The narrative concocted to support this ban is a sham. Vaping is not a public health crisis. Aside from a handful of deeply flawed studies that have been discredited, the accumulated evidence is becoming clearer and clearer--vaping is orders of magnitude less harmful than smoking is. And it's hardly more of a nuisance than wearing an excessive amount of perfume.
A study recently published in the New England Journal of Medicine addresses an interesting, incremental way to motivate people to butt out: you pay them. In a previous post I've written about both the public and private sector rewarding people for healthy living, including in terms of being more physically active and eating/drinking more nutritiously. Paying people to quit may, at first, seem far fetched. But it is part of a larger movement to implement what are regarded as sound policies without invoking the heavy hand of the state: regulating lite.
There's good news and bad news about smoking. Recent statistics reveal that consumption rates are at record lows and appear to be dropping even further. And, as those rates fall, the menace of second-hand smoke also recedes. But these positive developments come at a time when new evidence warns that cigarettes are even more hazardous than we have thought. So to end smoking and the many costs it imposes on this continent, let alone elsewhere in the world, much remains to be done.
Taxation is mostly used by state governments to generate revenue; it is sometimes used as a policy tool to dissuade citizens from the consumption of different products or services. However, the introduction of disparate taxation may lead to unintended consequences. Disparate taxation on cigarettes may lead to the creation and expansion of black markets for cigarettes. It is very important to be cognizant of the unintended consequences of disparate taxation when it is used as a policy tool.
So when no evidence exists to show that e-cigarettes are safe for long-term use by humans, when laboratory studies demonstrate worrisome potential physiological risks, and when strong evidence is mounting that e-cigarettes are leading our youth to consider smoking tobacco cigarettes, I would contend that caution here is the only reasonable approach.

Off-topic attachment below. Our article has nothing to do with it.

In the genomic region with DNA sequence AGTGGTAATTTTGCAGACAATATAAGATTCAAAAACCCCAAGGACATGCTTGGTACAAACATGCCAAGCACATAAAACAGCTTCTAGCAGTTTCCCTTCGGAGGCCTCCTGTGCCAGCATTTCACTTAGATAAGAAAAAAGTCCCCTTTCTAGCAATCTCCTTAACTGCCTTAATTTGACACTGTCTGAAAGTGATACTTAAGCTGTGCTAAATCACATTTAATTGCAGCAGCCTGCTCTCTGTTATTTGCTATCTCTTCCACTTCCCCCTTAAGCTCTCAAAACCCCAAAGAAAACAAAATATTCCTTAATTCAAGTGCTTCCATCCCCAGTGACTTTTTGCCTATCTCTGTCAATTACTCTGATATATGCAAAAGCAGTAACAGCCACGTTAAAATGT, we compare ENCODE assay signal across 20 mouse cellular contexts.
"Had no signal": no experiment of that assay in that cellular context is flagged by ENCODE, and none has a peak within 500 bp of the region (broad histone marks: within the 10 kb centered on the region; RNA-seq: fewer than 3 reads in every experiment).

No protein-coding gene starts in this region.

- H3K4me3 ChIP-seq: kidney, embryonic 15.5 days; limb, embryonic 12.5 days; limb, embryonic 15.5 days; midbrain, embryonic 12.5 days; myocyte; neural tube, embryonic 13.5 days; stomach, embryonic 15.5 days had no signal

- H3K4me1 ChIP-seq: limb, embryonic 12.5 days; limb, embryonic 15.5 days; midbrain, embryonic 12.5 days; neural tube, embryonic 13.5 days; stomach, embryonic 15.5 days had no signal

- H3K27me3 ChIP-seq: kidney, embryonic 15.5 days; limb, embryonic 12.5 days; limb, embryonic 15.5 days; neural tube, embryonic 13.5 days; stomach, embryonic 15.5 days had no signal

There has been a dramatic increase in the number of Canadians living with obesity over the past few decades and it is often cited as a risk factor for other chronic health conditions including type 2 diabetes, hypertension, cardiovascular disease and some forms of cancer. This means that obesity is frequently a hot topic in the news. But media stories often miss the mark when it comes to informing Canadians about the complex factors that lead to obesity.
Caloric labelling is a recent strategy in combatting obesity. It's been tried in the United States in various cities and states. Something similar, in fact, happened in the battle against smoking. No one intervention brought down the rate. Instead a variety of legal strategies (banning sales to children, restricting advertising, mandating warnings, imposing high taxes etc.) working together significantly cut the numbers who use cigarettes.
There are many factors we can't control that affect our cancer risk, like growing older, our genetic profile and having a family history of the disease. But the good news is that there is a lot we can control. It's as simple as making healthy choices every day and having policies in place that protect our health. Here are the top 10 ways to lower your risk of cancer.
The method's goal is to help people make better choices in a variety of areas without removing their right to choose. Researchers claim that individuals select more wisely when provided with a clear set of options. The method may be able to curb problems such as smoking, intemperate drinking, and problem gambling.
Those approaches, for unhealthy eating in particular, can be a real challenge, because they bang hard against the reactor core of our economic system -- consumption. Consumption and lots of it. Like tobacco, the fight for healthy eating will challenge the heart of what companies do: sell as much as they can.
The pain and terror that seem, for those first few days, like everything -- seen, smelled, tasted, heard, felt -- will be replaced by a longing similar to the kind one feels towards an old paramour. It is even possible that you will be capable of returning to the warm arms of the infrequent cigarette at some distant speck in the future without drowning again in the compulsion.
When it comes to the climb of pop stardom, Miley Cyrus has proven she can't be tamed. Earlier this month, the singer posted a photo showing a new tattoo in a rather unlikely place: her lower lip. Unlike the other maneuvers, which may have social consequences, this one could lead to medical problems.
There's vast potential for an additional revenue stream that can more than offset the losses of choosing not to sell cigarettes in their pharmacies. CVS's move is not only socially conscious; it's also a shrewd business move. And smart, educated, and astute consumers don't begrudge a company posting a profit, if their demands have been met and their concerns addressed.